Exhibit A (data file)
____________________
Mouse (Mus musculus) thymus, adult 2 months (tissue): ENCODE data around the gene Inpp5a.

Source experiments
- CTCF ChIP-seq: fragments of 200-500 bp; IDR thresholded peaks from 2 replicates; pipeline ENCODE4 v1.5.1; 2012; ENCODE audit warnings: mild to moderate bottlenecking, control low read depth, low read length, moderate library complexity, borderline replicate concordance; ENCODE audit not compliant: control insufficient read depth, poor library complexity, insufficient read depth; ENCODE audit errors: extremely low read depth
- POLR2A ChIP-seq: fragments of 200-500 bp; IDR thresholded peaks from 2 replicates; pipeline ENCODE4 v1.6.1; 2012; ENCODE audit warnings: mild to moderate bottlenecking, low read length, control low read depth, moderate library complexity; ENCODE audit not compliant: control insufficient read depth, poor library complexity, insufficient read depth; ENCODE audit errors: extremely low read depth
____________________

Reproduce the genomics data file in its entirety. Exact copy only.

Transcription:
Mouse (Mus musculus) thymus, adult 2 months (tissue): ENCODE data around the gene Inpp5a.

Source experiments
- CTCF ChIP-seq: fragments of 200-500 bp; IDR thresholded peaks from 2 replicates; pipeline ENCODE4 v1.5.1; 2012; ENCODE audit warnings: mild to moderate bottlenecking, control low read depth, low read length, moderate library complexity, borderline replicate concordance; ENCODE audit not compliant: control insufficient read depth, poor library complexity, insufficient read depth; ENCODE audit errors: extremely low read depth
- POLR2A ChIP-seq: fragments of 200-500 bp; IDR thresholded peaks from 2 replicates; pipeline ENCODE4 v1.6.1; 2012; ENCODE audit warnings: mild to moderate bottlenecking, low read length, control low read depth, moderate library complexity; ENCODE audit not compliant: control insufficient read depth, poor library complexity, insufficient read depth; ENCODE audit errors: extremely low read depth